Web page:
Wondering how to teach your children to eat mindfully? Here are 18 tips.
- Teach young children to use all of their senses when eating. Ask them to describe the food to you with as many descriptive words as they can.
- Explain the differences between hunger, appetite, and emotional eating. Appetite is a desire or a craving, emotional eating is when you turn to food for comfort, to cope with stress, anger, or boredom, or as a reward.
- Ask children what they really want to eat. As soon as your child gets home from school or practice, ask him or her to get changed and wash their hands. This will give them a few minutes to think before they immediately start eating.
- Remind children that it takes 20 minutes to sense fullness and meals should take 20-30 minutes to finish. You may even want to set a timer.
- After eating, have children rank their hunger and fullness on a scale of one to ten. If one is starving and ten is so stuffed that their stomach hurts, they will benefit from learning to eat when they are a three on the scale, and to stop eating when they are at a seven. Parents can practice this with their children!
- Ensure that children, as often as possible, are sitting at the kitchen table to eat all of their meals and snacks. A lot of families do well at this when it is dinner time, but the rest of the day is pretty much a free-for-all.
- Make nutritious snacks available. Whole-grain crackers with cheese, an apple or pear with nut butter, a piece of fresh fruit and yogurt or cut up vegetables with hummus are good options.
- Let children serve themselves whenever possible; small children are very good at determining how hungry they are.
- Make a ritual of expressing gratitude or taking three deep breaths before eating. Similar to getting changed or washing your hands before eating, this gives you a moment to think before digging in.
- Teach your children to put foods in a bowl rather than eating from the bag/box.
- Remind children to drink water as they might confuse hunger with thirst.
- Never pacify, punish, or reward with food.
- Help youngsters to learn appropriate portion sizes by talking about hunger and fullness.
- If children help to grow it, prepare it, or cook it, they tend to like it more.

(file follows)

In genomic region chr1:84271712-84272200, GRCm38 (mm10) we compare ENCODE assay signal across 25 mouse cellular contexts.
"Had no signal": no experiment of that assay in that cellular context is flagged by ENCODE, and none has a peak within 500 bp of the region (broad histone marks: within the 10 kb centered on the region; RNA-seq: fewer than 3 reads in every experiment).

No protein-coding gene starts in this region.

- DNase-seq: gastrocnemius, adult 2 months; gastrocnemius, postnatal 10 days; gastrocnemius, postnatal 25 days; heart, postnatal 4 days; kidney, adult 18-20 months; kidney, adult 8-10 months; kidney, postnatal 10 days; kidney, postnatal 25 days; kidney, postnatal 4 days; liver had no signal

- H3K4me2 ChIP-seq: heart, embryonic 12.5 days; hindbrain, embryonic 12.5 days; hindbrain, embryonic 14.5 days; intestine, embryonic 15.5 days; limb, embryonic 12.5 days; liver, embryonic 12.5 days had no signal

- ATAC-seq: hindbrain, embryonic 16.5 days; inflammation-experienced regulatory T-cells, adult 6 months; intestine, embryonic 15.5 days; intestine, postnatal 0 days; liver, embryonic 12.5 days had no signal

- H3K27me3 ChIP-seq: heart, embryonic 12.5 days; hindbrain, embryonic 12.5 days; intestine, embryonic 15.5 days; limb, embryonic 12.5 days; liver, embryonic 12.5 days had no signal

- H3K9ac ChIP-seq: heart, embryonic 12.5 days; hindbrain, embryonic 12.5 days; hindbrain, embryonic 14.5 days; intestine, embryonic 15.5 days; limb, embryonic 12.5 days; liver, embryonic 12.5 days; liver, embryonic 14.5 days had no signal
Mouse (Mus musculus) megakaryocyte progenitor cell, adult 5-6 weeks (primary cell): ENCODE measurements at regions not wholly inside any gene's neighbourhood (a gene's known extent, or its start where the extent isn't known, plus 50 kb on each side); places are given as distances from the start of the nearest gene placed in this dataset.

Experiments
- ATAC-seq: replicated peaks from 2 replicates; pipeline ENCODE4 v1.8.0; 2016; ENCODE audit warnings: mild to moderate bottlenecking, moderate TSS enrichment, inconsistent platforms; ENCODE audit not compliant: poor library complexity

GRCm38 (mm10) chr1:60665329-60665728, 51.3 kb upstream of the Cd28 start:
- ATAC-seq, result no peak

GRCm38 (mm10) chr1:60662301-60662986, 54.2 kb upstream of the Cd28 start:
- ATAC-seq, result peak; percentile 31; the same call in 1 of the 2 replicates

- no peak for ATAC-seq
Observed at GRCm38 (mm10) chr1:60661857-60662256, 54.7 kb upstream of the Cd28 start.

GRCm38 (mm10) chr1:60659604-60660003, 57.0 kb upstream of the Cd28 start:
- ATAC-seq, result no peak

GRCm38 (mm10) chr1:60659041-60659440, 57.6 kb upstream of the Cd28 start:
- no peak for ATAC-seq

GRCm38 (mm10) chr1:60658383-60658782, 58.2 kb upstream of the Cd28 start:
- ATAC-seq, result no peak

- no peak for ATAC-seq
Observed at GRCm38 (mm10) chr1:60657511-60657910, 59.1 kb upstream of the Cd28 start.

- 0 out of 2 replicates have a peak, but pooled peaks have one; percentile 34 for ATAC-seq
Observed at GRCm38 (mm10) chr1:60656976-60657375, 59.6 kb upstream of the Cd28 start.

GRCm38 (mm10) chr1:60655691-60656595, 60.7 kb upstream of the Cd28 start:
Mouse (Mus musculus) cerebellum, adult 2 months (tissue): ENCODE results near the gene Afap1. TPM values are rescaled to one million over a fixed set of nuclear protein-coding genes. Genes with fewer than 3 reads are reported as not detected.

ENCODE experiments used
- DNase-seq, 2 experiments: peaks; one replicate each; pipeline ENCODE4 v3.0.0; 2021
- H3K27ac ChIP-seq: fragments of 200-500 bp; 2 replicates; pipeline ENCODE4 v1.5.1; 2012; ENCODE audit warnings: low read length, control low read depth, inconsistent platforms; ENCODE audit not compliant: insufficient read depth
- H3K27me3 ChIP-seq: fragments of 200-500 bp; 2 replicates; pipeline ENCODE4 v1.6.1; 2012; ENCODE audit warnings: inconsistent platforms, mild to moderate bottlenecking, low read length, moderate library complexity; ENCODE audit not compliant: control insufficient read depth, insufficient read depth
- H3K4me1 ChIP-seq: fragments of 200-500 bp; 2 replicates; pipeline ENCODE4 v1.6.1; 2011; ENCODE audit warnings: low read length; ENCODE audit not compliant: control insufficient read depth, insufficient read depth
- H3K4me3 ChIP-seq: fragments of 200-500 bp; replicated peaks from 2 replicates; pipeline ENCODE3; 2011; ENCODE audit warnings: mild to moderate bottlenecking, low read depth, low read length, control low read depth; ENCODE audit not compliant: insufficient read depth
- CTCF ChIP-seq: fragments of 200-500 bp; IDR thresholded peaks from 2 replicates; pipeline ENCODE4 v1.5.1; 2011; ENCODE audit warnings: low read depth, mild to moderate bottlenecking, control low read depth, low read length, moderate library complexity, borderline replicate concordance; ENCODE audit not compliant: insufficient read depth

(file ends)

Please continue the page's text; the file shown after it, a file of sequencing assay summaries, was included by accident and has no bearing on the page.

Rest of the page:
- Talk about how the first bite is always the best, so make it count!
- No judging yourself or others, or comparing yourself to others, allowed.
- Discuss who or what was involved in bringing this food to the table. A farmer, a truck driver, a processor, various people at the grocery store, etc.
- Do not allow anyone to describe food or the way that they eat as “good” or “bad.”
References and recommended reading
Bays JC. Mindful eating. Psychology Today website. https://www.psychologytoday.com/blog/mindful-eating/200902/mindful-eating. Published February 5, 2009. Accessed April 20, 2016.
Beach SR. 8 ways to teach mindfulness to kids. Huffington Post website. http://www.huffingtonpost.com/sarah-rudell-beach-/8-ways-to-teach-mindfulness-to-kids_b_5611721.html. Updated September 22, 2014. Accessed April 20, 2016.
Boulanger B. SMArt kids practice mindful eating. http://blog.harvardvanguard.org/2013/04/smart-kids-practice-mindful-eating/. Published April 4, 2013. Accessed April 20, 2016.
Gonter-Dray B. Mindful eating for families. Dayton Children’s website. http://blog.childrensdayton.org/nine-tips-on-the-art-of-mindful-eating-for-kids/. Accessed April 20, 2016.
Mindful eating. Healthy Kids Association website. https://healthy-kids.com.au/parents/developing-positive-eating-behaviours/mindful-eating/. Accessed April 20, 2016.
Shaw G. How to practice mindful eating. WebMD website. http://www.webmd.com/parenting/raising-fit-kids/food/mindful-eating-for-families. Accessed April 20, 2016.
Tips for teaching mindfulness to kids. Mindful website. http://www.mindful.org/tips-for-teaching-mindfulness-to-kids/. Published April 29, 2013. Accessed April 20, 2016.
Contributed by Elaine Hinzey, RDN, LD/N at Nutrition 411
Erica Leon is a Registered Dietitian and practices from a Health at Every Size (HAES®) lens. She is certified as an eating disorder specialist and is passionate about helping women at midlife, menopause and beyond to make peace with food and body image.
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